CHICAGO — Michigan will allow local governments struggling with debt to refinance it at a net present-value loss under a new law passed by legislators and signed by outgoing Gov. Jennifer Granholm last week.

The law is one of a handful of bills affecting bond issuance for local governments across the state passed by lame-duck lawmakers. It is aimed at relieving local governments facing high debt payments issued for projects that have failed to generate projected revenue streams — a growing problem for many Michigan municipalities.

Other new debt-related laws will allow local governments to issue bonds and loan the proceeds to property owners for energy efficient upgrades. One measure provides authority to issue tax-increment bonds issued on behalf of a major state initiative to build a new business corridor surrounding the Detroit Metropolitan Airport and Willow Run Airport. Granholm signed the bills in her final weeks of office.

A Republican-dominated Legislature — the vast majority of members will be new — and Republican Gov. Rick Snyder will take the reins of the state next week. They face a general fund deficit as high as $1.8 billion, according to recent estimates by state fiscal officials.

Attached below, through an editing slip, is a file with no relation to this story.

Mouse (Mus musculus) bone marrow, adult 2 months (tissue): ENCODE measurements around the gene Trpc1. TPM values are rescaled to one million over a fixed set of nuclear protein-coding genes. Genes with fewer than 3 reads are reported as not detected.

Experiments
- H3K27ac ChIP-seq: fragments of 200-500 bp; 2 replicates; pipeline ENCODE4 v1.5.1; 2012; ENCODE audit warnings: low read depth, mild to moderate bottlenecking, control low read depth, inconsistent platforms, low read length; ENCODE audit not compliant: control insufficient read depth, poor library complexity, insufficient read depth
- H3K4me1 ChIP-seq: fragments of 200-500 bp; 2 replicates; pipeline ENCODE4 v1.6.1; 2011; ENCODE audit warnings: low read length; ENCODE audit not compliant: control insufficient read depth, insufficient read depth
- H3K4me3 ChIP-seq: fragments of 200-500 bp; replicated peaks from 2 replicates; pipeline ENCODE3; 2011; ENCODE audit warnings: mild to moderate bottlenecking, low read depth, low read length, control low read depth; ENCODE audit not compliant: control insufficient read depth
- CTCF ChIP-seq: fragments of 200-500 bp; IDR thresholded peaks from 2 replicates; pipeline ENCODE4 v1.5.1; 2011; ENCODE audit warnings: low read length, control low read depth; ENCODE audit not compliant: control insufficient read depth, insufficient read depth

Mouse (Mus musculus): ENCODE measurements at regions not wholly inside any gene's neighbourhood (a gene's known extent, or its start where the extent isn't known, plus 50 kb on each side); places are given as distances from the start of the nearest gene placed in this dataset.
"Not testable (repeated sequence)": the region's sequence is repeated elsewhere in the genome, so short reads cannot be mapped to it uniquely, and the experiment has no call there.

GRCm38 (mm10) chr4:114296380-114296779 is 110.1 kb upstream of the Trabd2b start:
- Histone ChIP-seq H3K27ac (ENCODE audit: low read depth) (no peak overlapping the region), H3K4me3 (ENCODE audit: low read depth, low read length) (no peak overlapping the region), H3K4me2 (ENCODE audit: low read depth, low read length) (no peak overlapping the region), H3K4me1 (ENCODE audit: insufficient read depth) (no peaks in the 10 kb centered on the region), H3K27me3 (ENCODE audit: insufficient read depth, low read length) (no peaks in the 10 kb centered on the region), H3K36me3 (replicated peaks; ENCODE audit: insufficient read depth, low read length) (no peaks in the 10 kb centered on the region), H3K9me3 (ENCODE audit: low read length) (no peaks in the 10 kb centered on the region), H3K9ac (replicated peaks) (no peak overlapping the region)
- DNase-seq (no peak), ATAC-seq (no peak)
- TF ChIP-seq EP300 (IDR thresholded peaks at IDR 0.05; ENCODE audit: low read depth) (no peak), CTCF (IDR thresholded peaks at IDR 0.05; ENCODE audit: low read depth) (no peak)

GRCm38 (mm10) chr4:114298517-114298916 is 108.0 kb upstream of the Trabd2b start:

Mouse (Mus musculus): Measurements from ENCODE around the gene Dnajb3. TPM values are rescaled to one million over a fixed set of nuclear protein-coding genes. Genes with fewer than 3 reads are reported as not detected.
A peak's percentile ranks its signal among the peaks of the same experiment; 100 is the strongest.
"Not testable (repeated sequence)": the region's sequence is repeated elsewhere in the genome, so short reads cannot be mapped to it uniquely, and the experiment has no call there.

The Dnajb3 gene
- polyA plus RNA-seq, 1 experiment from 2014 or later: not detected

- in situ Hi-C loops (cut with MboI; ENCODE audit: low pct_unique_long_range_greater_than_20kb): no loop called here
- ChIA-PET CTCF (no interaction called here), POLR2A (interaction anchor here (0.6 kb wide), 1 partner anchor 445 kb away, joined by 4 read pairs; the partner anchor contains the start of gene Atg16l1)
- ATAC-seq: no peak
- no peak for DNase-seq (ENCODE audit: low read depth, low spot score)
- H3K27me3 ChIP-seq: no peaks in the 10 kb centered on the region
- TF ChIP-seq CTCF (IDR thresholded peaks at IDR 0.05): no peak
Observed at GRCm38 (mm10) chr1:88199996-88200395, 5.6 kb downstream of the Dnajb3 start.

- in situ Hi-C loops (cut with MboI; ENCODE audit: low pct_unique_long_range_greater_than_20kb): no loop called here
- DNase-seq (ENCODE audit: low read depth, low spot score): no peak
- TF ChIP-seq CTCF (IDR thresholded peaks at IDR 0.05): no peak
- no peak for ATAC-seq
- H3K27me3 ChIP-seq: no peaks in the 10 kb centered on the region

The refunding bill will allow local governments to restructure troubled debt, pushing out final maturities and lowering annual payments. Current law allows refinancing only if a present- value savings is achieved, except in a few circumstances.

Issuers will have to refinance the debt by the end of 2012. They need state approval and will have to hold a public hearing before the transaction. Many are expected to enter the market during the first quarter.

The new law aims to ease problems created by a weak economy where projected revenue streams backing many bonds are coming in weaker than originally expected.

"The law in Michigan before about 2001 permitted refundings for reasons other than simply achieving net present value," said Michael McGee, a principal of public finance at Miller Canfield, who helped write House Bill 5550. "We had about 60 years of experience with that and then changed the rule, so now we're going back to the prior rule for a temporary period in reflection of the economic downturn and especially the decline in taxable values and other revenue streams."

The new law will help governments lower debt payments to be more in line with revised revenue expectations.

Examples include the town of Standish, which borrowed to finance a new water line leading to a prison that the state later closed, and Rogers City, which regularly floats bonds to maintain a marina that has suffered unexpected revenue declines since 2008.

The bill is not necessarily intended for governments that issued bonds for special assessment districts that have failed to produce any revenue, McGee said.

"This bill might help a little, but that's a more serious problem," McGee said. "This is a case where there is a proven revenue stream, it's just developed more slowly than expected."

A state economist who analyzed the bill likened it to "refinancing your mortgage to save money for a few years and then pay a lot more later."